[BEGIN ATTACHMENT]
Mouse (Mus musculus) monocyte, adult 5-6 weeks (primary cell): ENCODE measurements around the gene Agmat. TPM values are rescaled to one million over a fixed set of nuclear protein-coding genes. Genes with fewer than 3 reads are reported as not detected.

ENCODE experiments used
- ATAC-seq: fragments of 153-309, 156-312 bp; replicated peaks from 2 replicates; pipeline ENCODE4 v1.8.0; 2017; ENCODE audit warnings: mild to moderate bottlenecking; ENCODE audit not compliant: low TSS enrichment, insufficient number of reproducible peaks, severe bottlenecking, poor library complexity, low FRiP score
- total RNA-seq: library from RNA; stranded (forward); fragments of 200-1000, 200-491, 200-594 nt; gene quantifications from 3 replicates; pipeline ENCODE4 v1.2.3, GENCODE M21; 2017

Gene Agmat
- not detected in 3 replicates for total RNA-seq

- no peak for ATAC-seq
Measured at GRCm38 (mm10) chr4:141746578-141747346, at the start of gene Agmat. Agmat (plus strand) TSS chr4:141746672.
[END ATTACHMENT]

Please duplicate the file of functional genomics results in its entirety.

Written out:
Mouse (Mus musculus) monocyte, adult 5-6 weeks (primary cell): ENCODE measurements around the gene Agmat. TPM values are rescaled to one million over a fixed set of nuclear protein-coding genes. Genes with fewer than 3 reads are reported as not detected.

ENCODE experiments used
- ATAC-seq: fragments of 153-309, 156-312 bp; replicated peaks from 2 replicates; pipeline ENCODE4 v1.8.0; 2017; ENCODE audit warnings: mild to moderate bottlenecking; ENCODE audit not compliant: low TSS enrichment, insufficient number of reproducible peaks, severe bottlenecking, poor library complexity, low FRiP score
- total RNA-seq: library from RNA; stranded (forward); fragments of 200-1000, 200-491, 200-594 nt; gene quantifications from 3 replicates; pipeline ENCODE4 v1.2.3, GENCODE M21; 2017

Gene Agmat
- not detected in 3 replicates for total RNA-seq

- no peak for ATAC-seq
Measured at GRCm38 (mm10) chr4:141746578-141747346, at the start of gene Agmat. Agmat (plus strand) TSS chr4:141746672.